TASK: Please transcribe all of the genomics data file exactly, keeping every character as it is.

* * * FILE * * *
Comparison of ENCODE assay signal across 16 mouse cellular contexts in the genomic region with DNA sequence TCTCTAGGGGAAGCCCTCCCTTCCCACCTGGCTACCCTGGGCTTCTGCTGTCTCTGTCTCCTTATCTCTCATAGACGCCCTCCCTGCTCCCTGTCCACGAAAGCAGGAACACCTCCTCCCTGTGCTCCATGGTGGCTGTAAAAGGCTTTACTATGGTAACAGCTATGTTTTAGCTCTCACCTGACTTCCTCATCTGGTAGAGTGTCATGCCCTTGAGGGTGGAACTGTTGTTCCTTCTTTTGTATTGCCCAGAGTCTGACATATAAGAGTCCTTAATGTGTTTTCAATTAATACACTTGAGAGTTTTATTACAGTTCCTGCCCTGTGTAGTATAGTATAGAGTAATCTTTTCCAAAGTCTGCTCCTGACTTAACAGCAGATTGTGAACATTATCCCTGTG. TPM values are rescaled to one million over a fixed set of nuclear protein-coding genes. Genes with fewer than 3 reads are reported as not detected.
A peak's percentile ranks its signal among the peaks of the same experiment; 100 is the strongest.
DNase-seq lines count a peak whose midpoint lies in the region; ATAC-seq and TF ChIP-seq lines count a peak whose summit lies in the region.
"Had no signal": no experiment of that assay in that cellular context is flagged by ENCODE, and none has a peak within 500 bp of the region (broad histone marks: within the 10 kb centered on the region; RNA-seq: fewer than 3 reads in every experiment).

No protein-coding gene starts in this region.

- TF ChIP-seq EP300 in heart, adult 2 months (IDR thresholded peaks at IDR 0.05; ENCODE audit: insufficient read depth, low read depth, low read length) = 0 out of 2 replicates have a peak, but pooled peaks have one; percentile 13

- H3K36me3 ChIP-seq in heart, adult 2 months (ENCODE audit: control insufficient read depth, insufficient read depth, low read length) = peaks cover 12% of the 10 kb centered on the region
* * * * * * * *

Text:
Comparison of ENCODE assay signal across 16 mouse cellular contexts in the genomic region with DNA sequence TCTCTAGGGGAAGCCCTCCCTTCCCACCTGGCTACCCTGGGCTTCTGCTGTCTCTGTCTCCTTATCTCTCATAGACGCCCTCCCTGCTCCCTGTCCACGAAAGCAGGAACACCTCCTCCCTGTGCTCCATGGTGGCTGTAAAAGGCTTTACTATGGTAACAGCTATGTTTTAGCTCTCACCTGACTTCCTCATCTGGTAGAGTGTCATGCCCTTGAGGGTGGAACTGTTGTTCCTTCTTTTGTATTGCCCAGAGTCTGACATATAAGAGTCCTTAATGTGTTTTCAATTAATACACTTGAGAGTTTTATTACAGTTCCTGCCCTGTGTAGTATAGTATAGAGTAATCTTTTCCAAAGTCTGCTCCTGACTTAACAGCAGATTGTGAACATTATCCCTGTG. TPM values are rescaled to one million over a fixed set of nuclear protein-coding genes. Genes with fewer than 3 reads are reported as not detected.
A peak's percentile ranks its signal among the peaks of the same experiment; 100 is the strongest.
DNase-seq lines count a peak whose midpoint lies in the region; ATAC-seq and TF ChIP-seq lines count a peak whose summit lies in the region.
"Had no signal": no experiment of that assay in that cellular context is flagged by ENCODE, and none has a peak within 500 bp of the region (broad histone marks: within the 10 kb centered on the region; RNA-seq: fewer than 3 reads in every experiment).

No protein-coding gene starts in this region.

- TF ChIP-seq EP300 in heart, adult 2 months (IDR thresholded peaks at IDR 0.05; ENCODE audit: insufficient read depth, low read depth, low read length) = 0 out of 2 replicates have a peak, but pooled peaks have one; percentile 13

- H3K36me3 ChIP-seq in heart, adult 2 months (ENCODE audit: control insufficient read depth, insufficient read depth, low read length) = peaks cover 12% of the 10 kb centered on the region